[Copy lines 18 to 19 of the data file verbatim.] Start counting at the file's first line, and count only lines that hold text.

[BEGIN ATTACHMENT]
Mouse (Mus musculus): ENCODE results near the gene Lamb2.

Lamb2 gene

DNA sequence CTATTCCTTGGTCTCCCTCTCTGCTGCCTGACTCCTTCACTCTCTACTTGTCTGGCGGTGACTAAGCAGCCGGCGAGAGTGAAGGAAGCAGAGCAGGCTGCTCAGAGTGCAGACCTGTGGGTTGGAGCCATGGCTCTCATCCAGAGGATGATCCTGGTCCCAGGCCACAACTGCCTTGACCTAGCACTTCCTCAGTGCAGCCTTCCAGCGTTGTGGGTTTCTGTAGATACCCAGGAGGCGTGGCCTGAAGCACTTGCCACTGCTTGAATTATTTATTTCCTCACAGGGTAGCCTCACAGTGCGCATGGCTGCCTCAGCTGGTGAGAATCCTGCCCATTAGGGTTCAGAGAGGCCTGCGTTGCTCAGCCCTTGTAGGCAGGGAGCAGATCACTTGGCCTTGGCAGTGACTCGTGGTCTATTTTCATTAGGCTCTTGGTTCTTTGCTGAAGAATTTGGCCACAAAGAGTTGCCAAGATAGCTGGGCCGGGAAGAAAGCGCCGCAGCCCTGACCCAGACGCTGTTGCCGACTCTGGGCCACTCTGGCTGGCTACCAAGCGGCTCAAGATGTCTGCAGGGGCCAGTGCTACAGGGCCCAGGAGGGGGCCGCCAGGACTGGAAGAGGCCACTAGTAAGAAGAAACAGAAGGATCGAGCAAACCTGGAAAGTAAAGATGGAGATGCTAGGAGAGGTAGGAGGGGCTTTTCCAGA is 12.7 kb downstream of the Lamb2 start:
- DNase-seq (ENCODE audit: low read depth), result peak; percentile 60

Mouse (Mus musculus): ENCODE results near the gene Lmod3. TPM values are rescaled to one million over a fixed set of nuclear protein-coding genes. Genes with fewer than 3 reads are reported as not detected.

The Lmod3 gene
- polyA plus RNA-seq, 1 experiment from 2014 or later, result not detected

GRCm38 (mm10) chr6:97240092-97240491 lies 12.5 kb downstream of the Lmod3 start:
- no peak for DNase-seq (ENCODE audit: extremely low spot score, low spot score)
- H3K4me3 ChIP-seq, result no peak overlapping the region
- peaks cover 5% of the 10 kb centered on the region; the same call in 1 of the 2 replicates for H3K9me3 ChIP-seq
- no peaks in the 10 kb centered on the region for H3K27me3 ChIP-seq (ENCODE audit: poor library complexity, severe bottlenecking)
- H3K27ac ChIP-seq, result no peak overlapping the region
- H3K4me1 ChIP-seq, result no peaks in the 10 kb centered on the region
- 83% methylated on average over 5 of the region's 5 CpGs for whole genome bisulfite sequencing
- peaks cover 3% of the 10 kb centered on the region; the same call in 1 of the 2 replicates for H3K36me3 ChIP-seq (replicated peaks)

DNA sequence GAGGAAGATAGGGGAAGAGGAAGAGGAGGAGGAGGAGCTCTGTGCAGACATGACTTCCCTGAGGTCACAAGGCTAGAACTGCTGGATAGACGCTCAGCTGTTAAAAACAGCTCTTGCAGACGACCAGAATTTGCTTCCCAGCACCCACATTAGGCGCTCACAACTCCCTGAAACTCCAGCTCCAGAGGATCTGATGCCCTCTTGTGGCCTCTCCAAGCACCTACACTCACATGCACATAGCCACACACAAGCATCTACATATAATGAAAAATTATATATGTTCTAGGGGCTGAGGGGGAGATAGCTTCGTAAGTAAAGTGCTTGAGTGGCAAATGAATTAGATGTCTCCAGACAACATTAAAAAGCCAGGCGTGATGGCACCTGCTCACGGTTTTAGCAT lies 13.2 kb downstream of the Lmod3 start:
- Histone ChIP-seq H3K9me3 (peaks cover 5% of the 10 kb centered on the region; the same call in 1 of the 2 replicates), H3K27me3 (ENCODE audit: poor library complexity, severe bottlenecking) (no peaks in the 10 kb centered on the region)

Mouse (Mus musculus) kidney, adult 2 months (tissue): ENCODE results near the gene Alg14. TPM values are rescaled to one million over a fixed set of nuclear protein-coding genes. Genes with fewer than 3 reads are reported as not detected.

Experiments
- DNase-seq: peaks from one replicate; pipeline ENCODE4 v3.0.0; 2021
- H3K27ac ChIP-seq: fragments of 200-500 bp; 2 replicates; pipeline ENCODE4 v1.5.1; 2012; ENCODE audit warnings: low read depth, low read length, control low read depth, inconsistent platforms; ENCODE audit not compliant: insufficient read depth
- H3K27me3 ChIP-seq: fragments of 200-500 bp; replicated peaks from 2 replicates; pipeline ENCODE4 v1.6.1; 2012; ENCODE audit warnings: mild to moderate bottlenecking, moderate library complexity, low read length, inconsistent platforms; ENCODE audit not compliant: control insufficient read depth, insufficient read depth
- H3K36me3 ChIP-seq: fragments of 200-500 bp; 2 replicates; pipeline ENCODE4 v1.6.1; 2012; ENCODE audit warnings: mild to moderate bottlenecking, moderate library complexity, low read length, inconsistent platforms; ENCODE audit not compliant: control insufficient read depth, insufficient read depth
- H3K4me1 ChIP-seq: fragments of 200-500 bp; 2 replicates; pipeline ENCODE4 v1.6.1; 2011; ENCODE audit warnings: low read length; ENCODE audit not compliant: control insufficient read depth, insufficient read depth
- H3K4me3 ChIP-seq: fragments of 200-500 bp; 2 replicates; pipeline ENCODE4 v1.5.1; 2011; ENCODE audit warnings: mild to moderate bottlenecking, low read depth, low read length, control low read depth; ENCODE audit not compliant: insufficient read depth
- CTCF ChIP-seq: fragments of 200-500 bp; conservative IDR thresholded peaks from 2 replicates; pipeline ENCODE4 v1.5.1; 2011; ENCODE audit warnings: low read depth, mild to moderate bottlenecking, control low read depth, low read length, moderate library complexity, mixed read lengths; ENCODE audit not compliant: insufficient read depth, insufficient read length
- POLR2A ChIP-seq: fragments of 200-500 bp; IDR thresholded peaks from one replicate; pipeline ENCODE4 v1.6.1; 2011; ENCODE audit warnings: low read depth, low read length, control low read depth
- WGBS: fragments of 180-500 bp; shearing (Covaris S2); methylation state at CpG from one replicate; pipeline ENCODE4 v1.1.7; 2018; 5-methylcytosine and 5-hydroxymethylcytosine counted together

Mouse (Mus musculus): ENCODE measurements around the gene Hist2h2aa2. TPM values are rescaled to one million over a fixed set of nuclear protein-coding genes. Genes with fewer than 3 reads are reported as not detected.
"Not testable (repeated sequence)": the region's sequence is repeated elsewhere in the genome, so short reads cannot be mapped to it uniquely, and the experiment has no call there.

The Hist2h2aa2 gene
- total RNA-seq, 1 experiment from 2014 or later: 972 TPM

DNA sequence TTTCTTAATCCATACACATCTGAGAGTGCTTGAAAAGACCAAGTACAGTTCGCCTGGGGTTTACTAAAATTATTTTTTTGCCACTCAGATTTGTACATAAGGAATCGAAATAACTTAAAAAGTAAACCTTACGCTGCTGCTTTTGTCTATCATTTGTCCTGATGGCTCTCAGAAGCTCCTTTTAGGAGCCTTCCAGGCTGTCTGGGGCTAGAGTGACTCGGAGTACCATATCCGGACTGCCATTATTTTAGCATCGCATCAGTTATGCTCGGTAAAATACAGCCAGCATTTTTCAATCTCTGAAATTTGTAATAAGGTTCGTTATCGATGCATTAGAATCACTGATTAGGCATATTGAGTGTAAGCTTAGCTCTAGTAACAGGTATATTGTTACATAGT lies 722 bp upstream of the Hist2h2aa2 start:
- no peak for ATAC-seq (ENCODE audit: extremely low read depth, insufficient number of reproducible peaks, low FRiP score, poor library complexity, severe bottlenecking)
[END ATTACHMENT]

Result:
- Histone ChIP-seq H3K9me3 (peaks cover 5% of the 10 kb centered on the region; the same call in 1 of the 2 replicates), H3K27me3 (ENCODE audit: poor library complexity, severe bottlenecking) (no peaks in the 10 kb centered on the region)

Mouse (Mus musculus) kidney, adult 2 months (tissue): ENCODE results near the gene Alg14. TPM values are rescaled to one million over a fixed set of nuclear protein-coding genes. Genes with fewer than 3 reads are reported as not detected.